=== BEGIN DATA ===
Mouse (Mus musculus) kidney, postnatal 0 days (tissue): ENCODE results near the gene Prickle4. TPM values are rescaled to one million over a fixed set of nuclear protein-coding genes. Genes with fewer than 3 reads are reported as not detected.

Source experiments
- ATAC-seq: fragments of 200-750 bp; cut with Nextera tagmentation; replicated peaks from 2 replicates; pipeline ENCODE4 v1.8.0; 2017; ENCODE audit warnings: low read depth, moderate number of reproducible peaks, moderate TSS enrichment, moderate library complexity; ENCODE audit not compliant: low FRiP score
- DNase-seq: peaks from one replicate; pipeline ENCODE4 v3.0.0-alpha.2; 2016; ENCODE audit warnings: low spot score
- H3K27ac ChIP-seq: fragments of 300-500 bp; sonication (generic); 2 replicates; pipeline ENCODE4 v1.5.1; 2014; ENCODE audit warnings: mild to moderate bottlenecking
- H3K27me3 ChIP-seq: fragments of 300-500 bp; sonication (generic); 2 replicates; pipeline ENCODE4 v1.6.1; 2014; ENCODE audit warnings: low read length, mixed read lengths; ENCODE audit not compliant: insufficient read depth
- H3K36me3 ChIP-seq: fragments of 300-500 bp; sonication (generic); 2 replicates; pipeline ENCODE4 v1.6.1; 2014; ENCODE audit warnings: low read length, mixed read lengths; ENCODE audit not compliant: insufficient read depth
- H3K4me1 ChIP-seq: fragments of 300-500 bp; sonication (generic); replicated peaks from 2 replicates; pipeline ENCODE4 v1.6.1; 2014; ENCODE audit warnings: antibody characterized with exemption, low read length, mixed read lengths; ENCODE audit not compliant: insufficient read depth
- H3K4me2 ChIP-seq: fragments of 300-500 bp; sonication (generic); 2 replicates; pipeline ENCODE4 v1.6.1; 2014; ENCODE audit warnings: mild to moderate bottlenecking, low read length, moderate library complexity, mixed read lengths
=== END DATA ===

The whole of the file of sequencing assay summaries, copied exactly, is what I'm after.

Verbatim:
Mouse (Mus musculus) kidney, postnatal 0 days (tissue): ENCODE results near the gene Prickle4. TPM values are rescaled to one million over a fixed set of nuclear protein-coding genes. Genes with fewer than 3 reads are reported as not detected.

Source experiments
- ATAC-seq: fragments of 200-750 bp; cut with Nextera tagmentation; replicated peaks from 2 replicates; pipeline ENCODE4 v1.8.0; 2017; ENCODE audit warnings: low read depth, moderate number of reproducible peaks, moderate TSS enrichment, moderate library complexity; ENCODE audit not compliant: low FRiP score
- DNase-seq: peaks from one replicate; pipeline ENCODE4 v3.0.0-alpha.2; 2016; ENCODE audit warnings: low spot score
- H3K27ac ChIP-seq: fragments of 300-500 bp; sonication (generic); 2 replicates; pipeline ENCODE4 v1.5.1; 2014; ENCODE audit warnings: mild to moderate bottlenecking
- H3K27me3 ChIP-seq: fragments of 300-500 bp; sonication (generic); 2 replicates; pipeline ENCODE4 v1.6.1; 2014; ENCODE audit warnings: low read length, mixed read lengths; ENCODE audit not compliant: insufficient read depth
- H3K36me3 ChIP-seq: fragments of 300-500 bp; sonication (generic); 2 replicates; pipeline ENCODE4 v1.6.1; 2014; ENCODE audit warnings: low read length, mixed read lengths; ENCODE audit not compliant: insufficient read depth
- H3K4me1 ChIP-seq: fragments of 300-500 bp; sonication (generic); replicated peaks from 2 replicates; pipeline ENCODE4 v1.6.1; 2014; ENCODE audit warnings: antibody characterized with exemption, low read length, mixed read lengths; ENCODE audit not compliant: insufficient read depth
- H3K4me2 ChIP-seq: fragments of 300-500 bp; sonication (generic); 2 replicates; pipeline ENCODE4 v1.6.1; 2014; ENCODE audit warnings: mild to moderate bottlenecking, low read length, moderate library complexity, mixed read lengths